Bloomberg: Greece once again flirts with default
In an article that describes the dire situation of Greece’s finances only a year after the country’s triumphant return to the international markets following a four year exile, Bloomberg agency notes that the Mediterranean country once again flirts with default.
Last year, the signs of economic recovery under a government supporting austerity drew investors like Invesco Asset Management Ltd. and BlackRock Inc. toward the Greek bonds, says the article, noting however that today, “bonds are trapped in no-man’s land, too risky for most mutual funds and not cheap enough for other investors.”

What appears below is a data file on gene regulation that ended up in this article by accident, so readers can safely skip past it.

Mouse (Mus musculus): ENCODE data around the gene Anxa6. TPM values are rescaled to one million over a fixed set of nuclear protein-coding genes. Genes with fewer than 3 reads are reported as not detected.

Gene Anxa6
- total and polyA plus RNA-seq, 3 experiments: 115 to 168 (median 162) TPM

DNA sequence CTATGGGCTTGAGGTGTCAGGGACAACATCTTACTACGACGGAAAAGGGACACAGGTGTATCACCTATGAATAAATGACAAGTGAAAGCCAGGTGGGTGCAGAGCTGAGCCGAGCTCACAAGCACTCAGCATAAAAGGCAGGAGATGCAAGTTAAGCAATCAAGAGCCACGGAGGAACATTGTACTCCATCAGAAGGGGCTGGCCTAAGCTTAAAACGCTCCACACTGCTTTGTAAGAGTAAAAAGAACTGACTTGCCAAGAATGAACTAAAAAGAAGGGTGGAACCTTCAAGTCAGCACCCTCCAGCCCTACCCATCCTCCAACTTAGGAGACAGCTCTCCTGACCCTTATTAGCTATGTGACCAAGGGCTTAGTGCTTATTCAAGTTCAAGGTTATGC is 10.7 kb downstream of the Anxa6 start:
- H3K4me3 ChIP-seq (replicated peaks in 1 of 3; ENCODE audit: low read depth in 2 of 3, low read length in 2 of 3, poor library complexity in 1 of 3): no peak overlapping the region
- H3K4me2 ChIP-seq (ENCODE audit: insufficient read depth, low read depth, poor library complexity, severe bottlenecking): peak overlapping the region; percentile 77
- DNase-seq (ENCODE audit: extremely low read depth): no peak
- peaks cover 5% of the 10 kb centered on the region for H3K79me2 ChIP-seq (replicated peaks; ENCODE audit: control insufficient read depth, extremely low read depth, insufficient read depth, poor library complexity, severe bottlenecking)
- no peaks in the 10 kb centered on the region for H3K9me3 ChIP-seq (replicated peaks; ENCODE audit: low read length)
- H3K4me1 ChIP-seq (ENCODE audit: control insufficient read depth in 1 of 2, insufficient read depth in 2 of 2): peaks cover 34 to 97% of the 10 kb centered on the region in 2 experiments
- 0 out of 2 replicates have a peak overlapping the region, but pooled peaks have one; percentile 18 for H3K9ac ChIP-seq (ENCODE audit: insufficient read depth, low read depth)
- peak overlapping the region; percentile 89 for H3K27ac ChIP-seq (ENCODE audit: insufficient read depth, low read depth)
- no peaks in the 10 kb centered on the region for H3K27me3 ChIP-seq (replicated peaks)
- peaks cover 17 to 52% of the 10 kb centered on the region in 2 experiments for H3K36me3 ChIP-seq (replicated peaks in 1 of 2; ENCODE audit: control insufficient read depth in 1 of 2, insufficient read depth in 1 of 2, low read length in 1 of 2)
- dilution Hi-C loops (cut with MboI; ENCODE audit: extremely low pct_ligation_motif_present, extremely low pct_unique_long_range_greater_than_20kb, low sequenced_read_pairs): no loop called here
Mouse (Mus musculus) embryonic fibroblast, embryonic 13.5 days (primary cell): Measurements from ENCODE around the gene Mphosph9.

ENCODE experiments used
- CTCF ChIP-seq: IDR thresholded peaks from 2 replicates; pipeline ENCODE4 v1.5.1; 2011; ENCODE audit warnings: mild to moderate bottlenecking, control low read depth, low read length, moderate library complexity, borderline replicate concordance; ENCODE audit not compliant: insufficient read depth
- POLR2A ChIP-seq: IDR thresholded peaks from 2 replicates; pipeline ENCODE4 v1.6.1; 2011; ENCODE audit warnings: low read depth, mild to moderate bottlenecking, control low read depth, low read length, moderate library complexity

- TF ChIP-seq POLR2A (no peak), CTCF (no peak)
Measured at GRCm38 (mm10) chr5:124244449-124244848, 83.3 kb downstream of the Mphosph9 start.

The conflict between Greece’s new leadership and the country’s creditors has triggered fears over the possibility of a “Grexit,” say the columnists, underlining that “the vacuum has yet to be filled by hedge funds and those buying illiquid assets because returns aren’t near enough to distressed levels even as yields have tripled from a year ago.”
Bloomberg also notes that, since anti-austerity SYRIZA came to power in January , yields on Greece’s 10-year government bonds have risen about 350 basis points, or 3.5%.